Face Recognition Using a Line Edge Map

Face Recognition Using a Line Edge Map Yongsheng Gao and Maylor K.H. Leung at Nanyang Tech. University IEEE Pattern Analysis and Machine Intelligence ...
Author: Reginald Warren
Face Recognition Using a Line Edge Map Yongsheng Gao and Maylor K.H. Leung at Nanyang Tech. University IEEE Pattern Analysis and Machine Intelligence 2002

Slides by David Anthony Torres Computer Science and Engineering — University of California at San Diego

Interest Points Vs. Edge Maps • Interest point detectors are popular ! SIFT, Harris/Forstner

• What about edge information? ! Can carry distinguishing info too. ! Interest points don’t capture this info

Line Edge Map • Humans recognize line drawings well. ! Maybe computer algorithms can too.

• Benefits of using edge information: ! Advantages of template matching and geometrical feature matching: " Partially illumination-invariant " Low memory requirement " Recognition performance of template matching

Line Edge Map • Takács (1998) used edge maps for face recognition. ! Apply edge-detector to get a binary input image I ! I is a set of edge points. ! Use Hausdorff distance to measure the similarity between two sets of points I1 and I2.

Hausdorff Distance 1 h( I1 , I 2 ) = min j∈I 2 || i − j || ∑ i∈I1 | I1 |

• i and j are edge pixel positions (x,y). • For each pixel i in I1 Find the closest corresponding pixel j in I2 Take the average of all these distances ||i-j||. • Calculated without explicitly pairing the sets of points. • Achieved a 92% accuracy in their experiments.

Line Edge Map • Takács Edge Map doesn’t consider local structure. • Authors introduce the Line Edge Map (LEM) • Groups edge pixels into line segments. ! Apply polygonal line fitting to a thinned edge map

Line Edge Map • LEM is a series of line segments. ! LEM records only the endpoints of lines. ! Further reduces storage requirements.

Line-Segment Hausdorff Distance (LHD) • Need a new distance measure between sets of line segments. • Expect it to be better because it uses lineorientation. • First we’ll see an initial model… • Add to the model to make it more robust !Encourage one-one mapping of lines !Encourage mapping of “similar” lines.

Line-Segment Hausdorff Distance • Given two LEMs S=(s1,s2,…sp) and T=(t1,t2,…sq) • The LHD is built on the vector d(si,tj) ! d() represents the distance between two lines segments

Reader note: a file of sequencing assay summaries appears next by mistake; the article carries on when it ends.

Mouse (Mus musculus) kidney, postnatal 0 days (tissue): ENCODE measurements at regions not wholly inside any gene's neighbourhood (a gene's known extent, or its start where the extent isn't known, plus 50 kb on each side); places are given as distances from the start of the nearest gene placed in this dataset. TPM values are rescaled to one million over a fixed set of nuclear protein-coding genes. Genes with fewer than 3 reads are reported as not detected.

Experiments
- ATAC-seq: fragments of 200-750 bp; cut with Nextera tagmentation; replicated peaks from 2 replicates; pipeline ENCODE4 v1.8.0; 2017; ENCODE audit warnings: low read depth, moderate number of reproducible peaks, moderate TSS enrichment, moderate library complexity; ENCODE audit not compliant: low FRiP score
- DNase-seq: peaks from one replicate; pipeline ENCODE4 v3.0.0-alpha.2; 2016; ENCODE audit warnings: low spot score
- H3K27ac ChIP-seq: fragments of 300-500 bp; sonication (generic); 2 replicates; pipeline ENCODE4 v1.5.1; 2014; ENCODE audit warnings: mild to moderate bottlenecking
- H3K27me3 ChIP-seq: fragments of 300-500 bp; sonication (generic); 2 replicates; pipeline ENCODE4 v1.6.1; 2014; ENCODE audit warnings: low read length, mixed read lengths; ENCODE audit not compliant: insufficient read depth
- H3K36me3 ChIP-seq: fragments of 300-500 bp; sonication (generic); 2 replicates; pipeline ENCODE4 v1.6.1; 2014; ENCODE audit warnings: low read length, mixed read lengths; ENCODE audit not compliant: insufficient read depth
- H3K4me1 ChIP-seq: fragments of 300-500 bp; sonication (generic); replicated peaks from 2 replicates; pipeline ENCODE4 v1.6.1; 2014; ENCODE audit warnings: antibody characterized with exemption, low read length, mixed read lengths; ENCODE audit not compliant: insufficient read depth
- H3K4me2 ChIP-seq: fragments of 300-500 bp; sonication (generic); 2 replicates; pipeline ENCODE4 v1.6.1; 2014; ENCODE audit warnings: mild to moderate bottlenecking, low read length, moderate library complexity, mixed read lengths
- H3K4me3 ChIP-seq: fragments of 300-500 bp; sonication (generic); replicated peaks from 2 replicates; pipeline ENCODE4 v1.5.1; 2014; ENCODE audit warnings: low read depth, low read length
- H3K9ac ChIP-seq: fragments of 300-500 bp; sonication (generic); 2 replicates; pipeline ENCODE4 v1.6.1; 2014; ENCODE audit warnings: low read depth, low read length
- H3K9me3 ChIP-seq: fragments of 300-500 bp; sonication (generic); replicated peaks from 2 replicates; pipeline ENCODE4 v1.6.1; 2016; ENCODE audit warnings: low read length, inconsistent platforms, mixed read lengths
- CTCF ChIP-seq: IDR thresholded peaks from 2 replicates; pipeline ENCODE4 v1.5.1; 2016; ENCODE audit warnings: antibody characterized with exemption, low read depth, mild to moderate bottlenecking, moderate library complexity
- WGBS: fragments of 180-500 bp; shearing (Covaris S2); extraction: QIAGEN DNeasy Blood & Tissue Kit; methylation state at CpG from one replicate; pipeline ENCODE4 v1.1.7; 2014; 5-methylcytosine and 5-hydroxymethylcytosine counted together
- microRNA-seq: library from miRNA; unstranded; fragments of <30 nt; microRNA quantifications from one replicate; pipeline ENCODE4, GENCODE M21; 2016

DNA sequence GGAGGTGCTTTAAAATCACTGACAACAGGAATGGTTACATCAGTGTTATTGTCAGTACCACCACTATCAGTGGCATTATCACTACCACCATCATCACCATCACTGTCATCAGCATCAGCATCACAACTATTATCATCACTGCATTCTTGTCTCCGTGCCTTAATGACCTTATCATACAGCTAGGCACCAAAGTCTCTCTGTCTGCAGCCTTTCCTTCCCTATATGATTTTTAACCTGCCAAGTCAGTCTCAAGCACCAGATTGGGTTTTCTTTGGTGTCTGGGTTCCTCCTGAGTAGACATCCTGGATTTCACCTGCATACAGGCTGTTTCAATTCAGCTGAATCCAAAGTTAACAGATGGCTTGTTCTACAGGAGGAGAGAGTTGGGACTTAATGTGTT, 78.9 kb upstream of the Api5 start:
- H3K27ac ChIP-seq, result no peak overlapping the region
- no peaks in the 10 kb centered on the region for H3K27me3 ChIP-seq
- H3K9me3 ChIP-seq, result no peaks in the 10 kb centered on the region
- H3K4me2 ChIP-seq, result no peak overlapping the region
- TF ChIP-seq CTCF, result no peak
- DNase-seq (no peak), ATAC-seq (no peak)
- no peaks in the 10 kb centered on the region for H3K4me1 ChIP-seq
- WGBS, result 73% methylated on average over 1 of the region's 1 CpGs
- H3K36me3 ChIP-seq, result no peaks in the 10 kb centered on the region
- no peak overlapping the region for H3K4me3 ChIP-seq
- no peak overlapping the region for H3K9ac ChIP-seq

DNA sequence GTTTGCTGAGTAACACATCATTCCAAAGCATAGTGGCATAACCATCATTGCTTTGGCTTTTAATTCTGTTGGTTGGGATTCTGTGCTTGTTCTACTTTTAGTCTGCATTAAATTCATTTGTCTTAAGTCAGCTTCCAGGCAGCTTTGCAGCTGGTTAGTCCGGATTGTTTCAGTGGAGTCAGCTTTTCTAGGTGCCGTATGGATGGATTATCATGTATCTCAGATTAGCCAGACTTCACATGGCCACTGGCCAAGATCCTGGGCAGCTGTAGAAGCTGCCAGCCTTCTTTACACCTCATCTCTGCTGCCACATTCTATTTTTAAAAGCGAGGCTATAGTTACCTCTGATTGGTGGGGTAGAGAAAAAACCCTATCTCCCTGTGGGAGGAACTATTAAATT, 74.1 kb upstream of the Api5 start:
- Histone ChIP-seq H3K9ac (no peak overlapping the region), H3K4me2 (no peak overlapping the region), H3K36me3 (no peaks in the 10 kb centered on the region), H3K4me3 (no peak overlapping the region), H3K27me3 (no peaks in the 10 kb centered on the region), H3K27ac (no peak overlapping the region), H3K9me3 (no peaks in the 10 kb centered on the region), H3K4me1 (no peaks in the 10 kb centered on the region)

Line-Segment Hausdorff Distance smallest intersecting angle

Line-Segment Hausdorff Distance

• f() is a penalty function: f(θ) = θ2/W !Higher penalty on large deviation

• W is determined in training.

Line-Segment Hausdorff Distance

min

Line-Segment Hausdorff Distance

•In general lines will not be parallel •So rotate the shortest line

Line-Segment Hausdorff Distance • Finally,

• Primary line-segment Hausdorff Distance (LHD)

H ( I , J ) = max(h( I , J ), h( J , I )) where

1 h( I , J ) = || i || ⋅ min d (i, j ) ∑ j∈J i || || i ∈ I ∑ i∈I

Some Problems… • Say T is an input LEM, M is its matching model LEM, and N is some other nonmatching model. • Due to segmentation problems it could be the case that H(T,M) >> H(T,N) • Keeping track of matched line-pairs could help.

Neighborhoods Θ-neighborhood

• Positional neighborhood Np • Angular neighborhood Na • Heuristic: lines that fall within the neighborhood are probably matches.

Matching Line-segment in J

Line Segment in I

Neighborhoods Θ-neighborhood

• If ≥1 line falls into the neighborhoods we call the original line segment I, a high confidence line.

Matching Line-segment in J

Line Segment in I is a High Confidence Line

High Confidence Ratio • Nhc is the num. of high confidence lines in a LEM. • Ntotal is the total num. of lines in a LEM.

Input

Model

New Hausdorff Distance H '(T , M ) = H (T , M ) + (Wn Dn ) 2

2

• Wn is a weight. • Dn is the average number of lines (across input and model) that are not confidently-matched, i.e.

RT and RM are the high confidence ratios for input and model respectively

Input

• Calculate Hausdorff Distance

H ( I , J ) = max(h( I , J ), h( J , I )) 1 h( I , J ) = || i || ⋅ min d (i, j ) ∑ j∈J i || || i ∈ I ∑ i∈I

Model

Summary •

Summary • Finally we take into account the effect of neighborhoods

H '(T , M ) = H (T , M ) + (Wn Dn ) 2

2

Free Parameters • We have four free parameters to fix !(W, Wn, Np, Na) " θ2/W = f(θ) = dθ " H '(T , M ) = H 2 (T , M ) + (Wn Dn ) 2 " Neighborhoods Np, Na

• Use simulated annealing to estimate !With probability

Results

Face Recognition under Controlled Conditions Bern Database

AR Database

Face Recognition under Controlled Conditions

Face Recognition under Controlled Conditions

Face Recognition under Controlled Conditions

w/o neighborhood heuristic

Sensitivity to Size Variation

• Used the AR data base. • Applied a random scaling factor of ±10%

Recognition Under Varying Lighting

Recognition Under Facial Expression Changes

View Based Identification — “Leave One Out” Experiment.

Recognition Under Varying Pose